“Let the message of Christ dwell among you richly as you teach and admonish one another with all wisdom through the psalms, hymns and songs from the Spirit, singing to God with gratitude in your hearts.  And whatever you do, whether in word or deed, do it all in the name of the Lord Jesus, giving thanks to God the Father through him.”  Colossians 3:16-17

Recently, I watched the movie, Billy, The Early Years of Billy Graham. In one of the scenes, a young Billy is sitting in class listening to a professor lecture. In answer to Billy’s question about who becomes an evangelist, the professor says, “It’s about the call. It’s about serving the one who died for you. It’s about His message.”

When reflecting on what it means to be grateful, I think of this line from the movie. It’s about serving the one who died for you. Jesus. The one who took all my sin and wrongdoing to the cross. He freed me and cleansed me. Now his Holy Spirit continues the work of redemption in my life moving me closer to wholeness.

The best response I can possibly give is one of gratitude. But thankfulness isn’t always the natural default of our hearts. Gratitude doesn’t matter very much unless something has happened first that felt dangerous or caused pain. When life feels safe or is easily understood, the reasons for thankfulness are obscured. But those times when we’ve experienced loss or pain shine light on the ways we’ve been rescued or provided for. Then we are thankful. “Thank you, Lord, for sparing us,” or “Thank you, Lord, for giving us what we needed,” become the prayer of our hearts. God is present in all kinds of ways hidden from us until difficulty strikes. Then we see his mercy. That’s when we notice his hand guiding us. These are the times when we are dependent on him for the things we need most.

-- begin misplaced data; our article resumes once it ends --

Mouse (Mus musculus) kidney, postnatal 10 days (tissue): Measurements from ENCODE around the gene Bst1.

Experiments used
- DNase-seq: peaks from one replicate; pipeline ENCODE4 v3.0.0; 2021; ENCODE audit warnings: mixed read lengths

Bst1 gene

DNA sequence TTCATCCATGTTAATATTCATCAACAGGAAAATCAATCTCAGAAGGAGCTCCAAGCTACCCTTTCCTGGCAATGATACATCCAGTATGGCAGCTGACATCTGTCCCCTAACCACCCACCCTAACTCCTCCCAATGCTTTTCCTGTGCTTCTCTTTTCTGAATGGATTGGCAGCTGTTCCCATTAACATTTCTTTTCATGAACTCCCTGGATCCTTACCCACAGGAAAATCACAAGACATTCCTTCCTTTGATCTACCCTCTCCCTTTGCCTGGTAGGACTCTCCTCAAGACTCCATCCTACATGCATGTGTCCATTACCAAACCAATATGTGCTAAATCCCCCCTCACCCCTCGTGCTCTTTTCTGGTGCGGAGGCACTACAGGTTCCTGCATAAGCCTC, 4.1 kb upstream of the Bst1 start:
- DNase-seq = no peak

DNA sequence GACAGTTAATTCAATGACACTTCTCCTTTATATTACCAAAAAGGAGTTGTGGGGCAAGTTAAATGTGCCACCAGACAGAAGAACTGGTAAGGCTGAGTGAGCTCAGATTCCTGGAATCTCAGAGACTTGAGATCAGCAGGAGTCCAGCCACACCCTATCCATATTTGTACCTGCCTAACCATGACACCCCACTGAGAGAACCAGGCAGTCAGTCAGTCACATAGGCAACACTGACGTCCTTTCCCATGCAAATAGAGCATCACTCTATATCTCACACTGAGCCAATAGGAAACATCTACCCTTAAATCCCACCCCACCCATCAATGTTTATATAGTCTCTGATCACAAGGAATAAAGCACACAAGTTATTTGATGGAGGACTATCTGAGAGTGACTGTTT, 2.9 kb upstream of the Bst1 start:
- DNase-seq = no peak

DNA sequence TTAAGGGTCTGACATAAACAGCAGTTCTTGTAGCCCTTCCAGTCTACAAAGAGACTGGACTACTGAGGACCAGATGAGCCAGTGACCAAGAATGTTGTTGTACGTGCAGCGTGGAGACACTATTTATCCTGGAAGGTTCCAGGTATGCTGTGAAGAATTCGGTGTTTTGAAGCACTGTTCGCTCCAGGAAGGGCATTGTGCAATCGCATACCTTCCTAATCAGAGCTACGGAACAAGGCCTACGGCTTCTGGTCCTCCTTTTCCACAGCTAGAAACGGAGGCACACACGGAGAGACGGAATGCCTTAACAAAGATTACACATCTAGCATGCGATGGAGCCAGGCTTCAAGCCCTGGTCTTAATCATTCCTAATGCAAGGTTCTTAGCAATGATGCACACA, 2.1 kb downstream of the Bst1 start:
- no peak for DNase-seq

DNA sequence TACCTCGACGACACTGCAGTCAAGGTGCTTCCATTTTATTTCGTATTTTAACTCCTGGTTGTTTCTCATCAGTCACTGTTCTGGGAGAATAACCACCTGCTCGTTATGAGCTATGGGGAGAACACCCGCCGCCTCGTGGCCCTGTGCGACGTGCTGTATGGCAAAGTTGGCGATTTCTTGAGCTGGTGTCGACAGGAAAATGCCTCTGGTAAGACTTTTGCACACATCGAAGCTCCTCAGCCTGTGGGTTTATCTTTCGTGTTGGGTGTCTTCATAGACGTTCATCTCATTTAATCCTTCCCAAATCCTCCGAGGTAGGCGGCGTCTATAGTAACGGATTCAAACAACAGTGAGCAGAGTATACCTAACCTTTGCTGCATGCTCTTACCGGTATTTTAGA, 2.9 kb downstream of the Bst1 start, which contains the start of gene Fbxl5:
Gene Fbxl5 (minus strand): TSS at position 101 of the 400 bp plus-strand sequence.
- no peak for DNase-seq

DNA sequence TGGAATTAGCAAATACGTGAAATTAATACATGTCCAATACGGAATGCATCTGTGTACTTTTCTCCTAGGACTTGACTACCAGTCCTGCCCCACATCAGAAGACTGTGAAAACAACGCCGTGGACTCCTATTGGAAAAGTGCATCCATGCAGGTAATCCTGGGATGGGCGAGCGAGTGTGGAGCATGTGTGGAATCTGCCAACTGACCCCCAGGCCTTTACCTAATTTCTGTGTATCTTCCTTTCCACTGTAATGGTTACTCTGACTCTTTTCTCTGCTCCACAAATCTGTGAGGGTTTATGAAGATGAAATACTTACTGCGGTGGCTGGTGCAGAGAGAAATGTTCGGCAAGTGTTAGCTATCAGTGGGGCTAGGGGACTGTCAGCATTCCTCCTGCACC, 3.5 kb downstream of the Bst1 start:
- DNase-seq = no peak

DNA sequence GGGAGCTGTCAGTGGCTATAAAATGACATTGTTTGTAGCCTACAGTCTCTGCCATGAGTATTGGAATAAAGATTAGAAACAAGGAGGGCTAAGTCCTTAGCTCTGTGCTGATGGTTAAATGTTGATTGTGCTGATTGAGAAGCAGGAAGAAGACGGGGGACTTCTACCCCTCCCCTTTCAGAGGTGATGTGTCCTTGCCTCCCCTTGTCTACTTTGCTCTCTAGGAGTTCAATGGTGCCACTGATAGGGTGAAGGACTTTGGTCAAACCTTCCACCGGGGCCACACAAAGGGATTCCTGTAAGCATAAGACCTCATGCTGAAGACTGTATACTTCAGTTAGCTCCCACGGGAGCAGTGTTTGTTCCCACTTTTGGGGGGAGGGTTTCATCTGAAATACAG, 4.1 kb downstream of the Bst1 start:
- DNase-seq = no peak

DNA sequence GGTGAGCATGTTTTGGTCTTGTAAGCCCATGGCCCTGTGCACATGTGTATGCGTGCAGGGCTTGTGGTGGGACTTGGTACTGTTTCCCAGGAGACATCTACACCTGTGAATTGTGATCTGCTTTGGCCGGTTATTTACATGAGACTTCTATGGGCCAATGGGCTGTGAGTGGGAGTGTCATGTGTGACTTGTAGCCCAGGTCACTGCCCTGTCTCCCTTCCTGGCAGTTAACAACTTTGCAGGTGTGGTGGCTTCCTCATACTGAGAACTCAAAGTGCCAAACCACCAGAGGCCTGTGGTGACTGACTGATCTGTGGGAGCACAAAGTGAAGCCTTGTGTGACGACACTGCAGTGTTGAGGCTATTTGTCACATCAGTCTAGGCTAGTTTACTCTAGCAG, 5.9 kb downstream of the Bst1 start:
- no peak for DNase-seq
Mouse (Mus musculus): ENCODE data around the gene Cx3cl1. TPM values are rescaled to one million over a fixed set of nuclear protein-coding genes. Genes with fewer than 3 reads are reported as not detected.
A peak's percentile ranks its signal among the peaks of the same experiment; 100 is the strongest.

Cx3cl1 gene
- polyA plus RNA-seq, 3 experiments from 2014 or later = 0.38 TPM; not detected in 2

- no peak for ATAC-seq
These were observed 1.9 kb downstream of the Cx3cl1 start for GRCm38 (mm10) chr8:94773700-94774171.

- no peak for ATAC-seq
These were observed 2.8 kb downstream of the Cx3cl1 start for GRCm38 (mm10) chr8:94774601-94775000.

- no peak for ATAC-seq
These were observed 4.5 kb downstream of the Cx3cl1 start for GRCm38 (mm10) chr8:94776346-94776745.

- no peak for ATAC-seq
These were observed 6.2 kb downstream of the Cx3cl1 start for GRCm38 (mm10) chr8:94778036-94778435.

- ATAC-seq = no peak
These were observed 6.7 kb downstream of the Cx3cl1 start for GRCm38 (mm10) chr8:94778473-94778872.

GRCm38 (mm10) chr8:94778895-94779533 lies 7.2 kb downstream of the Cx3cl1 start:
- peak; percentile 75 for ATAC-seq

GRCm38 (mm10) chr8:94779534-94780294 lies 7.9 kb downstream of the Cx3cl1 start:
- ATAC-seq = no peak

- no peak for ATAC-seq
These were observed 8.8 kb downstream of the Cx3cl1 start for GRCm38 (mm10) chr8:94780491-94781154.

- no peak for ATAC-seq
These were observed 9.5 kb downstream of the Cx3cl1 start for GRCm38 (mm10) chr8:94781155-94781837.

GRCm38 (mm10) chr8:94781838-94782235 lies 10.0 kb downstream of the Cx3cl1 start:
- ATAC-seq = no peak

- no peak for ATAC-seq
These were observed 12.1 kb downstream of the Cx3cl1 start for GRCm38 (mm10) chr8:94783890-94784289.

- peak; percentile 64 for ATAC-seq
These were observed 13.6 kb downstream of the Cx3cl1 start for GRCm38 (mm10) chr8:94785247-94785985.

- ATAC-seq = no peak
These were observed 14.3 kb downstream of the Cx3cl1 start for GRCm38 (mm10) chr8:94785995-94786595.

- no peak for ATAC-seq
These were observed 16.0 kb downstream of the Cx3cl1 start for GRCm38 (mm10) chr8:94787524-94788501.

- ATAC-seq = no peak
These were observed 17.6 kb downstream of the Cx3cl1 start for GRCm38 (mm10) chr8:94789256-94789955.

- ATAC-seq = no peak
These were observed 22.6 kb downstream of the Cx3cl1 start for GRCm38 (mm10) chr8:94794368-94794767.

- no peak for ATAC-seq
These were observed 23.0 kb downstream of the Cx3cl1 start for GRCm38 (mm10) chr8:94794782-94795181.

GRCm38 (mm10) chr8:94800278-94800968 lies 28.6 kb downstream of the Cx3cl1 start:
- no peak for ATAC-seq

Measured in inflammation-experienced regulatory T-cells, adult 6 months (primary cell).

Out of this thankfulness grows a desire to give back. Gratitude is dynamic in this way. “Freely you have received, freely give,” Jesus commissions his disciples in Matthew 10. We can’t hold onto our gifts and express gratitude at the same time. The awareness of having something done for us makes us want to do something for others.

We serve the one who died for us. We sing songs of gratitude in our hearts to God. Everything is done in the name of Jesus while giving thanks to God the Father.

This feels good because we know how much we are cared for. We become more practiced at noticing God’s presence and gifts throughout the day. We start to understand, even just a little, what Jesus meant when he talked about abundant life in John 10. Giving away what we have and sharing who we are comes more naturally. Before long, our entire life becomes one big receptacle of God’s gifts, his benefits, and his mercies as they are continually poured out upon us.

This year, my heart is deeply grateful for those who support COC in so many ways. As I interact with the pastors of our churches, the volunteers who assist with Friendship Bible, and others in our community who offer their ongoing support to the organization, I’m reminded again of how true that line from the Billy Graham movie really is. We serve the one who died for us. It is my honor and privilege to serve alongside you to advance the kingdom. Happy Thanksgiving.

Michelle De Bruin

Spiritual Services, COC